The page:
Rural America’s needs are greater than high-quality TV
In the Sept. 24 Style article “ Prime time for bad reviews,” Hank Stuever was wrong to imply that “broadband access remains woefully scarce or substandard” for streaming of entertainment programs in significant parts of the country. In fact, the Federal Communications Commission’s most recent report on the topic shows that 98.1 percent of the country has access to Internet speeds of 10 Mbps or more — and 10 Mbps is twice the amount needed to stream a high-definition program. The percentage of Americans without broadband access is similar to that of Americans without full indoor plumbing.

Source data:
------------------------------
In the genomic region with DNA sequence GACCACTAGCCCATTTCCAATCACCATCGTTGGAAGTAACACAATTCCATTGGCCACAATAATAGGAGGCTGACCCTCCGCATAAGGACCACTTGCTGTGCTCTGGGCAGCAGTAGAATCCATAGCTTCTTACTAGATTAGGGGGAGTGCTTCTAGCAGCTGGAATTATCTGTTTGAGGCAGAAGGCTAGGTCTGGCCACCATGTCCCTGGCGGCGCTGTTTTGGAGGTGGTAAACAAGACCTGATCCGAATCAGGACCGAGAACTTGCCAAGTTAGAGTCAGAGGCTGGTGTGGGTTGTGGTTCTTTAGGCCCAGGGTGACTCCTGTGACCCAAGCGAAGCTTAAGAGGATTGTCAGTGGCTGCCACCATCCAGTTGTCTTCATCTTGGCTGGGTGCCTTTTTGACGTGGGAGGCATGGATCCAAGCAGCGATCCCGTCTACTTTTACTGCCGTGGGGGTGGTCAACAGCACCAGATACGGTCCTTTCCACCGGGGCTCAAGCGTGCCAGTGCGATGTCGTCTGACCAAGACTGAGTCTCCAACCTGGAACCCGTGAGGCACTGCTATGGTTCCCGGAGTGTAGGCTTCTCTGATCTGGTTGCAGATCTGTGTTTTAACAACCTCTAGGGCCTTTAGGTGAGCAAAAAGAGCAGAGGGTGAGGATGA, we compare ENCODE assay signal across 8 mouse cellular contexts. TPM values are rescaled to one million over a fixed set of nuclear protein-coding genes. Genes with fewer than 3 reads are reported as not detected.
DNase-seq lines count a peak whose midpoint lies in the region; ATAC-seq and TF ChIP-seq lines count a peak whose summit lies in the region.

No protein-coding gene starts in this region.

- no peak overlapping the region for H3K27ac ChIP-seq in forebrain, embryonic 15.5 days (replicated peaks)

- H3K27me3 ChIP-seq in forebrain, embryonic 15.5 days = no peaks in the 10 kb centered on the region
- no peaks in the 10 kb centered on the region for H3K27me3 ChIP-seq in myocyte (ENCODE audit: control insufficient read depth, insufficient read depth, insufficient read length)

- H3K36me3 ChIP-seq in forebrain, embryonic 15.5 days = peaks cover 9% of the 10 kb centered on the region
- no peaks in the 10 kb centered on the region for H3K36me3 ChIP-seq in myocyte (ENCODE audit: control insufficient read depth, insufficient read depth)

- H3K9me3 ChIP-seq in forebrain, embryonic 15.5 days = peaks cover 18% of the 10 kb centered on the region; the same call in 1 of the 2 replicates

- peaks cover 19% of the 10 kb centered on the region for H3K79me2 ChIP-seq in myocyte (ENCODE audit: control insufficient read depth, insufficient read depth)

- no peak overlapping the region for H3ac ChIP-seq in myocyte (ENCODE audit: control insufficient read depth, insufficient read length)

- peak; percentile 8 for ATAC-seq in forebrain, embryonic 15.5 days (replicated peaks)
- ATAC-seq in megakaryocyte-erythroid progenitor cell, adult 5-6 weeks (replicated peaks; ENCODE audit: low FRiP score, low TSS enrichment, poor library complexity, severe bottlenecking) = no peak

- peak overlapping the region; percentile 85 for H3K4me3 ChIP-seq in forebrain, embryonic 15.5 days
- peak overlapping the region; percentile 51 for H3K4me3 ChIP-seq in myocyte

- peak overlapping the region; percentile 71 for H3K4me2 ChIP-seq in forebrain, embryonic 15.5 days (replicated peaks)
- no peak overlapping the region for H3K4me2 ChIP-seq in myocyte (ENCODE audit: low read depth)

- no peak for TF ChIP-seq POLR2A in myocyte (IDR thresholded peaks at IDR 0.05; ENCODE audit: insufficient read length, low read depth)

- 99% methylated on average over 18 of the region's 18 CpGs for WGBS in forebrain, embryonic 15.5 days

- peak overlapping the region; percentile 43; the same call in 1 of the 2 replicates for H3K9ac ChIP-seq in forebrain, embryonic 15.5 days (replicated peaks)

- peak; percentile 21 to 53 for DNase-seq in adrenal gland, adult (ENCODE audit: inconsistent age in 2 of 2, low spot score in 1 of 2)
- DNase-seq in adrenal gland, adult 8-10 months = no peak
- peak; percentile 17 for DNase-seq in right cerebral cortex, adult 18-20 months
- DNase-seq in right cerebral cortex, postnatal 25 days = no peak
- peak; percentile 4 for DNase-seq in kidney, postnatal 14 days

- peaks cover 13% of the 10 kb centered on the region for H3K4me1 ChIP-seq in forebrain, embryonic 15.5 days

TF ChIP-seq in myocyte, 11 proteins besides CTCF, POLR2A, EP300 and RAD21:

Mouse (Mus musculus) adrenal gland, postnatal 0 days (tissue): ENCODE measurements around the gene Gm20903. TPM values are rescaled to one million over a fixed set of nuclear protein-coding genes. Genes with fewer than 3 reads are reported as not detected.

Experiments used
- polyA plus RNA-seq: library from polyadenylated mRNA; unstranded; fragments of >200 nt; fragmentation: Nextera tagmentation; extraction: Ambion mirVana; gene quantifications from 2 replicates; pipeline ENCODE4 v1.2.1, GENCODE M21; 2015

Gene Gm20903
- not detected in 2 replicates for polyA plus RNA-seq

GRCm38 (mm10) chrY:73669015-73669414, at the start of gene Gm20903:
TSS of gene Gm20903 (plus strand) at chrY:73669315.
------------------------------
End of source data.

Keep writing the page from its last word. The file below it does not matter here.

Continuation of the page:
While Internet speeds are generally lower in rural areas, and some very remote and very poor areas do lack high-speed Internet altogether, there’s no reason to think people living there are unusually disconnected from mainstream culture. While additional investments may be warranted in some parts of the country, most people without Internet access either live in desperately poor areas or have deliberately chosen to live off the grid.
Rural areas may well need more help with all sorts of things, but making it easier for those living outside of big cities to watch “Stranger Things” probably shouldn’t be high on the list of priorities.